Yes, it is I, after a very long sabbatical from writing, back to report to you about my life.
So wow, a lot has happened, but rather than bore you with a drawn-out narrative of the stressful end to my sophomore year (papers, papers, papers, Finals, Finals, Finals, PACK UP, MOVE OUT, OMG STORAGE IS CLOSING IN 30 MIN! AHHHHHH), I will share with you a few vignettes from my summer so far. I have had some incredible experiences – some big and some small and meaningful. But they foreshadow what I hope to be an amazing summer!
Before I launch into it, I’d just like to say that finishing my sophomore year has been a strange experience — I’M HALFWAY THROUGH COLLEGE! What is this supposed to mean? Do I even know what I want to do in life? Am I ready to graduate in another two years? Did I do enough with the two I just had?
As I contemplate all of these feelings, Bon Jovi’s song “Living On a Prayer” Living on a Prayer comes to mind, and that’s where I got the name of this post.
Take Me Out to the Ballgame
In celebration of being done with all of our final exams, my roommates and I treated ourselves to buying tickets to a RedSox game. I had never been to a RedSox game before and one of my roommates had never been to any baseball game before so this was a big event.
It was a wonderfully warm summer night, and the Boston fans were out in full force. The Sox were playing the Indians, but not a single Cleveland fan could be spotted (I mean, they would have to be pretty brave). My roommates and I arrived at a packed T-station, sporting all of the RedSox paraphernalia we could find. Thrilled by the combined sentiments of being done with finals, of being at a Sox game, and of finding great seats even though we had paid for standing room-only tickets, we were giddy as we dug into our cracker jacks and hot dogs.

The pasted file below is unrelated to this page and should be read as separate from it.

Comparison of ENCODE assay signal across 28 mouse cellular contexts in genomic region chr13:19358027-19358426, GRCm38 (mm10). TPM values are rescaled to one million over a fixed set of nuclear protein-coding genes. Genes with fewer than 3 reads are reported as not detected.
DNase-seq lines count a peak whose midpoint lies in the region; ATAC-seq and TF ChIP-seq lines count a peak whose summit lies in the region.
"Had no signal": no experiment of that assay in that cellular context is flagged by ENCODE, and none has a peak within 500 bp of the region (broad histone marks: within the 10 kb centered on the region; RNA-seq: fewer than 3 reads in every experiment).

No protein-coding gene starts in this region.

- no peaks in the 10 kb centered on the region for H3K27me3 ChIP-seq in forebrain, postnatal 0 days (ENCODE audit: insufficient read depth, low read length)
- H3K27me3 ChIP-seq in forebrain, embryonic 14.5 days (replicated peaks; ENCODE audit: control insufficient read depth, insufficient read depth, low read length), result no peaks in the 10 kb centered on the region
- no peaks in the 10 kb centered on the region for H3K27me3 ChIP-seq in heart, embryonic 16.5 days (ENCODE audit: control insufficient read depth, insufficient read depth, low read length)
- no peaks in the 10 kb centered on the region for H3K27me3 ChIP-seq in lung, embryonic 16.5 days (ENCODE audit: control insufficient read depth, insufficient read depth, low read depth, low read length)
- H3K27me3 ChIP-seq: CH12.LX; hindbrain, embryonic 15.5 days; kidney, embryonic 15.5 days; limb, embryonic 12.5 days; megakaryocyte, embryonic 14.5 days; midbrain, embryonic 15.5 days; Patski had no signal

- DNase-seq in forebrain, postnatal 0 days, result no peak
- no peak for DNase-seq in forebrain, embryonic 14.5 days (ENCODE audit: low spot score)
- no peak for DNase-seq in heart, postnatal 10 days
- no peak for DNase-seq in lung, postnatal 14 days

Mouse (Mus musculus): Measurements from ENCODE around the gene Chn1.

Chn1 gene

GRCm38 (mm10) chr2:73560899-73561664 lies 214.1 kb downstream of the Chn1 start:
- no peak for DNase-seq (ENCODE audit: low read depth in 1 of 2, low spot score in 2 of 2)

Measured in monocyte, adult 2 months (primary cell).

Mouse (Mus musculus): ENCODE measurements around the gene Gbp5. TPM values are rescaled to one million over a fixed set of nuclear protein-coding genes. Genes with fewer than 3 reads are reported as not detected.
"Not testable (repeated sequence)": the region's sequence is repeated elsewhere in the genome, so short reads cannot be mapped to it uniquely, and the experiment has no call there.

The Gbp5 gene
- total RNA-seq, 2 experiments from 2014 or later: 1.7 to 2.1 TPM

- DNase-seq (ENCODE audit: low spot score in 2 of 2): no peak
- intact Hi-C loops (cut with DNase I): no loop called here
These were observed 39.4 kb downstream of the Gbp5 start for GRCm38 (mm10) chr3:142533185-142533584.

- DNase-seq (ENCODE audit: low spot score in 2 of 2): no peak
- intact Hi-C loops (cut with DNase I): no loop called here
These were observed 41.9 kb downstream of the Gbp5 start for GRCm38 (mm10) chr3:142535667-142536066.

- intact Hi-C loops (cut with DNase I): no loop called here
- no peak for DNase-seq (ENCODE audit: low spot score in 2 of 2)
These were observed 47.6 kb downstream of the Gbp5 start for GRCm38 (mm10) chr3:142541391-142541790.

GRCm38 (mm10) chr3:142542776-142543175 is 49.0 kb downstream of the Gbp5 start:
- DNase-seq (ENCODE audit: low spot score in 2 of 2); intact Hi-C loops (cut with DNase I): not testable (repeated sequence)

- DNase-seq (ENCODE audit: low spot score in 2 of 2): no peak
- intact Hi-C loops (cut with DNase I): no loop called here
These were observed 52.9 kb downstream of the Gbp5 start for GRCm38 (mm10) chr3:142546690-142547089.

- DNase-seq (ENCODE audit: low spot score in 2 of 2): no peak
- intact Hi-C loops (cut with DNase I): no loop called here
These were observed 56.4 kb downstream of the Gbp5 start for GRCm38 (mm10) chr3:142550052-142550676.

One of my roommates and me at the RedSox Game!
But in the moments after the ballpark had stood up to sing “Take Me Out to the Ballgame,” I admit, the happy feelings began to falter a bit. Our sophomore year was over! We were now halfway through our college experience. We weren’t going to see each other for an entire three months. And in just another two years, we would be separated by wherever life took us. Everything just seemed so scary!
And so, embarrassingly, we had one of those girly, sentimental moments – right there, in the middle of Fenway Park. A few tears may or may not have been shed. And I don’t regret it one bit. In fact, I think it’ll be one of the moments I remember most fondly when I do eventually graduate and look back at my college experience. Because I was there, surrounded by my closest friends. Together we had grown to be new people, together we would continue to change during the next two years, and eventually together we would face the world. And it wouldn’t be so scary so long as we had each other.
And that might be the corniest thing I have ever written.
But I mean it.
So freaking Patriotic
I went home for a week around Memorial Day, which is a big deal in the town of Sewickley, PA. We host a huge parade in which every pee-wee baseball team, every Girl Scout troop, every high school band member from every high school around, every greyhound dog owner (don’t ask…), every vintage car owner, and every firefighter troop and its trucks, not to mention every veteran from every war (including reenactments of the Revolutionary and Civil Wars) march, jog, trot, play, and drive through the town. In addition, the middle school’s Clown Club always provides alternative modes of transportation to its members such as unicycles and pogo sticks.
Not only is Memorial Day a big deal to our town, but it’s also a big deal to my family. My dad is a Gulf War I veteran and we’re all very proud of it. My dad will usually organize a group or fellow-vets to march in the parade and host a barbecue at our house afterward. This year, the town asked my dad to give the public address at the post-parade commemorative ceremony.